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Cable TV Feels the Pinch as Consumers Flock to Old and New Technology

Antenna TV

Cable TV Feels the Pinch as Consumers Flock to Old and New Technology

From the rabbit ear antennas of old to a plethora of new OTT services, consumers seek refuge from high cable bills.

Consumers have long known that there’s almost no competition among cable TV providers. But in recent years, those TV providers have found themselves competing against some unlikely rivals, and increasingly, losing. One alternative to cable TV that viewers have been embracing is in fact the predecessor to the modern pay-TV model: over-the-air broadcast television. Many consumers, especially in urban areas, find that they have access to multiple over-the-air TV stations. Many of them are owned by CBS, ABC, NBC, or FOX, meaning that they broadcast nationally popular television shows, news, sports, and more. Local sports and news in particular are in general readily available on broadcast TV. And it doesn’t cost a dime! Consumers who find themselves content with OTA TV also find themselves saving a fortune over the average cable bill. Antennas and OTA TV in general have enjoyed a sort of renaissance as consumers return the rabbit ears to the top of their TV sets.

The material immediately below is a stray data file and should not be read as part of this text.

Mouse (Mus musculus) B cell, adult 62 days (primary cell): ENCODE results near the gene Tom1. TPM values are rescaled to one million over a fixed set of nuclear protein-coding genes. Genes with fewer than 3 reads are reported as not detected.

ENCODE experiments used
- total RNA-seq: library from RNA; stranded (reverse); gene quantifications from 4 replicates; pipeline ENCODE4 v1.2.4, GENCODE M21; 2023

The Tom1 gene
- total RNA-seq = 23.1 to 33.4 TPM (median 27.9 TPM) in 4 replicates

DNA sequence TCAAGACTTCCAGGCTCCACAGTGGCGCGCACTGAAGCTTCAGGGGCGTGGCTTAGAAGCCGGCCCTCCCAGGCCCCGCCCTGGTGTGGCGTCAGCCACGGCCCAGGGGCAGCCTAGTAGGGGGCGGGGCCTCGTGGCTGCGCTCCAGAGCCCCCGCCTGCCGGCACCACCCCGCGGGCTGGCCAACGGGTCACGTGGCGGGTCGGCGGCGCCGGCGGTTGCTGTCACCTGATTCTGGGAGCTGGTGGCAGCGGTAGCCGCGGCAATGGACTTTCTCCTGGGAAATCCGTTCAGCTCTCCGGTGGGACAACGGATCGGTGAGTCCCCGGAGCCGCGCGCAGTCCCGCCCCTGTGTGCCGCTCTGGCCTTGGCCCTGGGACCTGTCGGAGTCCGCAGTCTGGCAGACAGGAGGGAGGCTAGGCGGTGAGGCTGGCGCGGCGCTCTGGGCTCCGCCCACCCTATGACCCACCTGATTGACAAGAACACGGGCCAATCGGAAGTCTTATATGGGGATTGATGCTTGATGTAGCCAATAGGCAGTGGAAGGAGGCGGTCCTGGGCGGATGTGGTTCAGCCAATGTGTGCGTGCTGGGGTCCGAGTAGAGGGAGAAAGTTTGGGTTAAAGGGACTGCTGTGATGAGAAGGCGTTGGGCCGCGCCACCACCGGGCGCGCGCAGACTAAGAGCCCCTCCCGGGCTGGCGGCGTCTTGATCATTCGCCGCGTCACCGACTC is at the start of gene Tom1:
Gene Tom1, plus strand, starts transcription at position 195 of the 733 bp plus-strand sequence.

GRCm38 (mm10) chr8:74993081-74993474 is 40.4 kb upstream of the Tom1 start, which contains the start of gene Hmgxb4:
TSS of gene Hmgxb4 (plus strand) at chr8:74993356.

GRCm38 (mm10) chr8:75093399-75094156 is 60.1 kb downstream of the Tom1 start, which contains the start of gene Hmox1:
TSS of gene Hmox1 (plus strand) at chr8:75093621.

Also giving TV providers a run for their money are startups on the opposite end of the timeline. Internet TV has arrived, and it comes in all shapes and sizes. From free sites like YouTube and Crackle, to paid libraries like Netflix and Amazon Prime; from niche streaming services like Tennis TV and the Outdoor Cooking Channel all the way up to those with mass appeal like Hulu and Rabbit TV Plus. There’s something for everyone, and at every price point. When taken together, the web gives you far more to watch than any cable or satellite TV subscription does. Consumers have wised up to that too, with many finding that they can get the same exact things that they watch with cable, for far less money online. Along with OTA broadcasts, these technologies, new and old, have allowed cord-cutting to flourish, resulting in consistent video subscriber losses for the TV providers.

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Kevin Speedy

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